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Turner Prize winner announced after collectives dominate shortlist

Turner Prize winner announced after collectives dominate shortlist
In a first, this year’s shortlist was made up entirely of groups with no individual artist being nominated.

Array Collective, a group of Belfast-based artists whose work is a response to issues affecting Nord-Irland have been named the winners of the Turner Prize 2021.

Gruppen, comprised of 11 artists, have made history, becoming the first Northern Irish winners of the prize.

They have been working together “more actively” since 2016 and “create collaborative actions in response to socio-political issues” affecting the region.

Their success was announced at a ceremony in Coventry Cathedral where they were presented with the £25,000 prize money.

Details and installation shots of The Druithaib’s Ball, by Array Collective. The Turner Prize 2021 Exhibition. The Herbert Art Gallery and Museum. Coventry. Photograph by David Levene 24/9/21. Array are a collective of artists and activists rooted in Belfast. They create collaborative actions in response to social issues – for example, around language, gender and reproductive rights – affecting themselves, their communities and allies. Array reclaim and question traditional identities associated with Northern Ireland in playful ways that merge performance, protest, ancient mythology, photography, installation and video. The Druithaib’s Ball, a new work for Turner Prize 2021, has been realised twice over. In Belfast it was a wake for the centenary of Ireland’s partition in the Black Box (grassroots venue), and was attended by semi-mythological druids along with a community of artists and activists wearing hand-made costumes. At the Herbert, the event has been transformed into an immersive installation. An imagined síbín (a ‘pub without permission’) hosts a film created from the Belfast event, and a TV showing Northern Ireland Screen’s Digital Film Archive. A large canopy styled from banners provides a floating roof. The síbín is approached through a circle of flag poles, that references ancient Irish ceremonial sites and contemporary structures, and is illuminated by a dusk-to-dawn light.Array invite us into a place of contradictions where trauma, dark humour, frustration and release coexist. It is a place to gather outside the sectarian divides that have dominated the collective memory of the North of Ireland for the last hundred years. Array have also intervened in the Herbert’s collections, inserting an etching of The Druithaib’s Ball, into Gallery 2.http://www.arraystudiosbelfast.com/array-collective.html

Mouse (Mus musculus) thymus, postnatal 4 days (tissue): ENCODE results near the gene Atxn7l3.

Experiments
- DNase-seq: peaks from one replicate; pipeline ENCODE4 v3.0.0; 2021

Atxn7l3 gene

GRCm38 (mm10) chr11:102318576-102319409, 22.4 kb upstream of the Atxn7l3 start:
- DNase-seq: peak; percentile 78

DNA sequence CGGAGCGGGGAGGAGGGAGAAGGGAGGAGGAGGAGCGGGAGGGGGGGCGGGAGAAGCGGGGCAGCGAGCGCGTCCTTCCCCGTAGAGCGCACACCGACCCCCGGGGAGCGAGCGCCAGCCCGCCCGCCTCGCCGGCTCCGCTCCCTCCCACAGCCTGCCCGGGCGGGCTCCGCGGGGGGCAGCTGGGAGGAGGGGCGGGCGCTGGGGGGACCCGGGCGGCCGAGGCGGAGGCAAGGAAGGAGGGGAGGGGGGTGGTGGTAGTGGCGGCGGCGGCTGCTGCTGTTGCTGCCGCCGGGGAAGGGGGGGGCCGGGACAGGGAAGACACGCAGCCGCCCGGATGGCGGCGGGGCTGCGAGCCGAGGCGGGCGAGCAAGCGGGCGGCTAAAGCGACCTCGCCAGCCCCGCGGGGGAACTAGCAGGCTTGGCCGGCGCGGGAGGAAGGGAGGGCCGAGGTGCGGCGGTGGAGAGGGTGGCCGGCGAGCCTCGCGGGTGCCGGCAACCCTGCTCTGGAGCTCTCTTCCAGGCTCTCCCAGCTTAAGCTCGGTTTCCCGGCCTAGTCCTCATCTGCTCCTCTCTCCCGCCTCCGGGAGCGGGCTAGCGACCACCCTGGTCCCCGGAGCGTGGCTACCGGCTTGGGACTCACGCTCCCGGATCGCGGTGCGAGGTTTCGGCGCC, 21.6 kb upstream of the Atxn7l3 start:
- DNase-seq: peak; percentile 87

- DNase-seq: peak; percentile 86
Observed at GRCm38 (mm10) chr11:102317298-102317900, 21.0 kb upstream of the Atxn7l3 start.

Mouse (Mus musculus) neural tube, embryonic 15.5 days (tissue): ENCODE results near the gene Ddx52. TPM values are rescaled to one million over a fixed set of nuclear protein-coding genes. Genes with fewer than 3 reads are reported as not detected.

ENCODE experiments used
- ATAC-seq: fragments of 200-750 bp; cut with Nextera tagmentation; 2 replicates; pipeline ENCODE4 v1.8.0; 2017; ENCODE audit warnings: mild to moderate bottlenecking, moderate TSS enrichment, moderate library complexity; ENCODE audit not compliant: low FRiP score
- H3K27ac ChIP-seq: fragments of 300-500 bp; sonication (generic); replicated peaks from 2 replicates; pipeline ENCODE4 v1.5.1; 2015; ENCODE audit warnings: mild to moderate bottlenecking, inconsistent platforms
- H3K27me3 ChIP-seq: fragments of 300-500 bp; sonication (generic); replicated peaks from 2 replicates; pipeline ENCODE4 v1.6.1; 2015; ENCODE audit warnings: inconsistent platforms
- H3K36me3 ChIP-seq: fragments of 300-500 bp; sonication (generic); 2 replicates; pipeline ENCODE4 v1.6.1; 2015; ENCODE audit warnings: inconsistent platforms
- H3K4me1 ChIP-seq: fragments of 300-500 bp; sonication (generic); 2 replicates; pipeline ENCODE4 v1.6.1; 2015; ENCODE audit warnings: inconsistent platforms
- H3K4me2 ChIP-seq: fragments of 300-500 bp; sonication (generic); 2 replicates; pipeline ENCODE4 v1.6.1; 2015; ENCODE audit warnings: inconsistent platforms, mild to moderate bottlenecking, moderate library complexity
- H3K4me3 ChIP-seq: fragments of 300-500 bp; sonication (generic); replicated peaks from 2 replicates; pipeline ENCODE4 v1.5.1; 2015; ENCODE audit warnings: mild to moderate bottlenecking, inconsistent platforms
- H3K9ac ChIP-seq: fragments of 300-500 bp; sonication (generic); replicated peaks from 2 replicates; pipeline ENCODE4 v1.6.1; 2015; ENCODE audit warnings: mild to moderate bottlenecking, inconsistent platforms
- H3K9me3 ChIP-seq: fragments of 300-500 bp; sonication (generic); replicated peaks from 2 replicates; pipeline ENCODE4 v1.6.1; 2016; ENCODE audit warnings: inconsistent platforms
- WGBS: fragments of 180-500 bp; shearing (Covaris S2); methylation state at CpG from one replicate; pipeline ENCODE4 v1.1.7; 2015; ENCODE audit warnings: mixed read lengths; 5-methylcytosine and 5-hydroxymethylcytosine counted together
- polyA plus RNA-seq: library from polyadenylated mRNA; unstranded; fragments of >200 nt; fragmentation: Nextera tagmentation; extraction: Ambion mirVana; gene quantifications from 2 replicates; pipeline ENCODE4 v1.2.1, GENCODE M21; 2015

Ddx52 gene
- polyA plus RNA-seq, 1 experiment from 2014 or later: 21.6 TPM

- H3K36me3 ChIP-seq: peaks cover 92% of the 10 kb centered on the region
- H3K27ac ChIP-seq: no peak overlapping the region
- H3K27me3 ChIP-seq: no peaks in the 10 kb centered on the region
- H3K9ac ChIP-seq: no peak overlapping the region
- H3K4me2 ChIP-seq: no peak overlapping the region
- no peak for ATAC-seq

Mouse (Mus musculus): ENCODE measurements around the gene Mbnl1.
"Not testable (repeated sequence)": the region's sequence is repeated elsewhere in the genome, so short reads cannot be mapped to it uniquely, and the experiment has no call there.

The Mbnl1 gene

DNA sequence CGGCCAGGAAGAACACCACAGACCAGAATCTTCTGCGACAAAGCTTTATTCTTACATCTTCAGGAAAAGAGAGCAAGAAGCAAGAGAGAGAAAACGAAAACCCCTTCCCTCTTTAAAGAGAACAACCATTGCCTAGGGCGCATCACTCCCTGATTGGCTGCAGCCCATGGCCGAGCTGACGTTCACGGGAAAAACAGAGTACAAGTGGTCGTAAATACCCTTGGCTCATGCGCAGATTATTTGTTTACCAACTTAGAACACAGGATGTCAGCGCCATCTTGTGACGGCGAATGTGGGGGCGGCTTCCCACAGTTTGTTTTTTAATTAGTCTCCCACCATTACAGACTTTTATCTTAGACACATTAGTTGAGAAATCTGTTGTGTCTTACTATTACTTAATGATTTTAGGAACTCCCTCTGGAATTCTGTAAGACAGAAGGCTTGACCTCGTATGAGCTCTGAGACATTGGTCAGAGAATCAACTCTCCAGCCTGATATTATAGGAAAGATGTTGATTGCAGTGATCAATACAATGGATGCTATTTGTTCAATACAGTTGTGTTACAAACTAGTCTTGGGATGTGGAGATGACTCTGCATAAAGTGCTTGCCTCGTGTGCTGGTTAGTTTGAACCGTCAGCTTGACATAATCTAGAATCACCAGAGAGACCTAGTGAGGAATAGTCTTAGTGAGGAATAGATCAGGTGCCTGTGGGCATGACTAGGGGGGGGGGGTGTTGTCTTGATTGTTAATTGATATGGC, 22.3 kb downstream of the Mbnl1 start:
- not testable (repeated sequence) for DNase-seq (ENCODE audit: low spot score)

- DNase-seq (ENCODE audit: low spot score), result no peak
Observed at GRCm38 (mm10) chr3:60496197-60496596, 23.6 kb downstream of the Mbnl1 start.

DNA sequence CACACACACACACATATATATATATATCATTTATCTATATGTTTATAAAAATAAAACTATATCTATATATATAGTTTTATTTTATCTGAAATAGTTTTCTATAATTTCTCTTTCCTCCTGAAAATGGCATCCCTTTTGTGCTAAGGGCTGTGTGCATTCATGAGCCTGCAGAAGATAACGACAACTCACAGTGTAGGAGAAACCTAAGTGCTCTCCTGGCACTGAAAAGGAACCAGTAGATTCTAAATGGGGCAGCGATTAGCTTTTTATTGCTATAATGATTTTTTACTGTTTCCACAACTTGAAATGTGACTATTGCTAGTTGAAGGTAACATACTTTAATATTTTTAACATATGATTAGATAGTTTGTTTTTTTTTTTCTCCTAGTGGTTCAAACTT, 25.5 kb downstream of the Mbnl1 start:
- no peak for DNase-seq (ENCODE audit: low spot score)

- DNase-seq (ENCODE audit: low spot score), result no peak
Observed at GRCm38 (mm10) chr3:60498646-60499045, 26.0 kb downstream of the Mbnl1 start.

Holding a baby on the stage, Array Collective member Laura O’Connor said: “It’s surreal. We have not been making work over the last year with lockdown, it has motivated and pushed us. I think we surprised ourselves with what we came out with in the end and we are so proud of it.

The group added that they were going to celebrate with “a few pints” after winning the prestigious prize.

The five-strong shortlist this year was made up of entirely of artist collectives for the first time in the history of the award, with no single person chosen.

The four other nominees – Black Obsidian Sound System (B.O.S.S.), Cooking Sections, Gentle/Radical and Project Art Works – were all awarded £10,000.

The jury awarded the top prize to Array Collective for “their hopeful and dynamic artwork which addresses urgent social and political issues affecting Northern Ireland with humour, seriousness and beauty”.

The group impressed the jury with their ability to “translate their activism and values into the gallery environment, creating a welcoming, immersive and surprising exhibition”, a statement said.

The sibin, a “pub without permission”, is an immersive installation with a large canopy styled from banners which provides a floating roof and a circle of flag poles that reference ancient Irish ceremonial sites.

The winning artwork was designed as a place to gather outside the sectarian which has dominated the collective memory of Northern Ireland for the last 100 år.

Alex Farquharson, director of Tate Britain and chairman of the Turner Prize jury, told the PA news agency: "Selvfølgelig, it was a hard one, the decision.

“But what the jurists were drawn to, jeg tror, was both a combination of the seriousness of the issues they’re dealing with, in a very divided world, but the joy, the hope, the fun, the surprise…. with which they do their political work as artworks.

“I think the feeling was that the exhibition had really successfully translated the spirit of what they do, how they go about it, this amazing sibin you know, illegal pub, Northern Irish style in the middle of a gallery with these amazing videos of performances that were quite mesmerising…

“While underneath it all a really serious message, imagining a life, beyond sectarianism, beyond patriarchy, that’s campaigning for reproductive rights, for LGBT+ rights, but again with a spirit of the absurd and a light touch that’s nevertheless profound and engaging, and they felt that was absolutely present in the exhibition space in a very surprising way.”

I fjor 10 artists were awarded £10,000 bursaries in lieu of the Turner Prize after it was called off because of the pandemic.

The Turner Prize, named after the radical British painter JMW Turner is one of the world’s best-known prizes for the visual arts celebrating British artistic talent.

Established in 1984, the prize is awarded to a British artist for an outstanding exhibition or other presentation of their work.

High-profile winners through the years include include Anish Kapoor, Grayson Perry, Damien Hirst and Steve McQueen.

Next year the Turner Prize returns to the Tate Liverpool for the first time in 15 år.